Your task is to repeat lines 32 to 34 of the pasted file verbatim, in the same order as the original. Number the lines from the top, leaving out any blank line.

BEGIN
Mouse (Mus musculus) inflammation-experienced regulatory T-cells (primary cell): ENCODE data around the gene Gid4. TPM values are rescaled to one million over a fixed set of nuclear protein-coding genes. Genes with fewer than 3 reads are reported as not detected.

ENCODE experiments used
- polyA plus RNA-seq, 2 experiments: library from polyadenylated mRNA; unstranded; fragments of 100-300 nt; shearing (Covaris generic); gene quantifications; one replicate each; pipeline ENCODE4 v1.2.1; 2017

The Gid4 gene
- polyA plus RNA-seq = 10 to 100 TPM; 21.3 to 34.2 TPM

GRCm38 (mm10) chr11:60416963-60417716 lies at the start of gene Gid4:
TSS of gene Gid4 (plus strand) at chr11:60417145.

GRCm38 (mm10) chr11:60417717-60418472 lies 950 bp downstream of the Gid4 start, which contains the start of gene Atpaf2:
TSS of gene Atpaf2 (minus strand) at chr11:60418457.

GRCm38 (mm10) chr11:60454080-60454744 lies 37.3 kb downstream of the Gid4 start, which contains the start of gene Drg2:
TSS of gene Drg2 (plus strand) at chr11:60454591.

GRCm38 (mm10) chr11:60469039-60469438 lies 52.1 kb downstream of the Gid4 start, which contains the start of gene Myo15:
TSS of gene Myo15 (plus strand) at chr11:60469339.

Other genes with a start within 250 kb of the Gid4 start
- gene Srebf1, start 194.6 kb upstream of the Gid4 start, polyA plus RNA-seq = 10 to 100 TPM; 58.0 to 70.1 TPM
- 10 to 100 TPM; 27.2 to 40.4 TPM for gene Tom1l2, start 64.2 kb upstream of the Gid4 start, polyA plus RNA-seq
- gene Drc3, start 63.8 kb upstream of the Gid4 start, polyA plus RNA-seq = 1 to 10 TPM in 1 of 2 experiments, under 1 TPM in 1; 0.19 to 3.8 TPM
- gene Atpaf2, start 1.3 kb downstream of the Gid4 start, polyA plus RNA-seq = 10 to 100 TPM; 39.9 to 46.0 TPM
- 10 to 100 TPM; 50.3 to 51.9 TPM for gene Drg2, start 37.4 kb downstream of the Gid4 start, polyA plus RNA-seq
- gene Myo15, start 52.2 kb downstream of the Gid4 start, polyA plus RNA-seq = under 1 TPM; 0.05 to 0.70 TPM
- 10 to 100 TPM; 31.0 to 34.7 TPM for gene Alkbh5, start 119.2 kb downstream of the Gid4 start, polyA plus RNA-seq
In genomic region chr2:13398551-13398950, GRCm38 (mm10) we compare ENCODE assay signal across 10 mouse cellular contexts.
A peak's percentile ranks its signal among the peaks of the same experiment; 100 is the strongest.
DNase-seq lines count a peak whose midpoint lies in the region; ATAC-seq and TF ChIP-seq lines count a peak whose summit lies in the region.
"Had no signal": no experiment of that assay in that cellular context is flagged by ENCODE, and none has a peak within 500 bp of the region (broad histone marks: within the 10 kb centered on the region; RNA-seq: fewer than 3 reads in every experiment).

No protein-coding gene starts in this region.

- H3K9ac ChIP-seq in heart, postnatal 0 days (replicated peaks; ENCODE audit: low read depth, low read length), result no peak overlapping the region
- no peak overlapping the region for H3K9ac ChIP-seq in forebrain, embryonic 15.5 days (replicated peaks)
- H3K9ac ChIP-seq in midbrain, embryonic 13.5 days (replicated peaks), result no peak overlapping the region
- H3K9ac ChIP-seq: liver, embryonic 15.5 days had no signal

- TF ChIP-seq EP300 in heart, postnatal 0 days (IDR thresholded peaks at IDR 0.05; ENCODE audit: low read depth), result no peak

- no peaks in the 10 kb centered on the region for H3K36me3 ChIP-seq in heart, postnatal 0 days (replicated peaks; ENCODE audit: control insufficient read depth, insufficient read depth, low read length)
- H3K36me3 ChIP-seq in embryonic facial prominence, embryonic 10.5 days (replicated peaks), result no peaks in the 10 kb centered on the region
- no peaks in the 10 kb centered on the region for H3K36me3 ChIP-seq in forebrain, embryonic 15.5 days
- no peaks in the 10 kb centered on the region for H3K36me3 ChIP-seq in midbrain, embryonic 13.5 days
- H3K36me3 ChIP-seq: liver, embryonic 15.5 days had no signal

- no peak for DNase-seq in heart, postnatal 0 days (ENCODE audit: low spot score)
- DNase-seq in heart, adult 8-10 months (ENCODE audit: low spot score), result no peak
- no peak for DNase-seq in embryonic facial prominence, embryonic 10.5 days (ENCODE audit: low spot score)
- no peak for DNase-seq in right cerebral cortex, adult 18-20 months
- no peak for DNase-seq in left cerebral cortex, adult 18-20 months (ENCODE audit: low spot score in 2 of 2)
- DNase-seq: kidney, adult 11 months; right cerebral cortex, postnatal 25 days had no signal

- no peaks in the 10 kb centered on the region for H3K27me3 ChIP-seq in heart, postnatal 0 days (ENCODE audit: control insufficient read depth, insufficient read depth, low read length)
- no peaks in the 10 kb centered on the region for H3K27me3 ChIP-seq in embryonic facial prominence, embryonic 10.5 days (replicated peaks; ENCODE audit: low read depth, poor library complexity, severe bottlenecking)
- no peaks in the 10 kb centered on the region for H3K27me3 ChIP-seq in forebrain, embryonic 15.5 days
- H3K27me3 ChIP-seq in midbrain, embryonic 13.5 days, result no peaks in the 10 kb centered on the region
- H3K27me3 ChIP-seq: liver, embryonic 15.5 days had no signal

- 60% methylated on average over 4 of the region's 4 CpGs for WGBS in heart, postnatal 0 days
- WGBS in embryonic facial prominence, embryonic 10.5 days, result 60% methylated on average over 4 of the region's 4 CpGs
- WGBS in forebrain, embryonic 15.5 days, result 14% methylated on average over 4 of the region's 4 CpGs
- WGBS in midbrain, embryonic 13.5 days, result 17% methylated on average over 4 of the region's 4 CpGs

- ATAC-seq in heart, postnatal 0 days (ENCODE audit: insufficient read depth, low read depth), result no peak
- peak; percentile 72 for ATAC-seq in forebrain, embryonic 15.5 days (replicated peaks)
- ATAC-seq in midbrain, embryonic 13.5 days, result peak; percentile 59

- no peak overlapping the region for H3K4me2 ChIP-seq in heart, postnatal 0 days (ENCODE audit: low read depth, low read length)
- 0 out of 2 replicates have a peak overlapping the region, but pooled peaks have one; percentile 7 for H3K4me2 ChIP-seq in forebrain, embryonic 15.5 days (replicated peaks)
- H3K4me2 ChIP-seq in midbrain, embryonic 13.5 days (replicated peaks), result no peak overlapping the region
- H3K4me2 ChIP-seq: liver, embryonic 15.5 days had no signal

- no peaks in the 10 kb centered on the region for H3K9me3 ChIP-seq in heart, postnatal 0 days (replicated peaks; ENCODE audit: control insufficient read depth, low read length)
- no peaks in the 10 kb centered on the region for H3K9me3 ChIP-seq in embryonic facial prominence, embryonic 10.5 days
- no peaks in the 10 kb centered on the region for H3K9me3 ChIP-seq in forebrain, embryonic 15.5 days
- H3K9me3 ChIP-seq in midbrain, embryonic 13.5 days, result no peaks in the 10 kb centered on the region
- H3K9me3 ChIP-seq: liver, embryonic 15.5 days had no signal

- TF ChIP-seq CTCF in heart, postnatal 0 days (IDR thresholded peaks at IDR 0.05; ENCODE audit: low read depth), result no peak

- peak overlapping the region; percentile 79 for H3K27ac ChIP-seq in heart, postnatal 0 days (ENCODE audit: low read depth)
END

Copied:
- no peaks in the 10 kb centered on the region for H3K36me3 ChIP-seq in heart, postnatal 0 days (replicated peaks; ENCODE audit: control insufficient read depth, insufficient read depth, low read length)
- H3K36me3 ChIP-seq in embryonic facial prominence, embryonic 10.5 days (replicated peaks), result no peaks in the 10 kb centered on the region
- no peaks in the 10 kb centered on the region for H3K36me3 ChIP-seq in forebrain, embryonic 15.5 days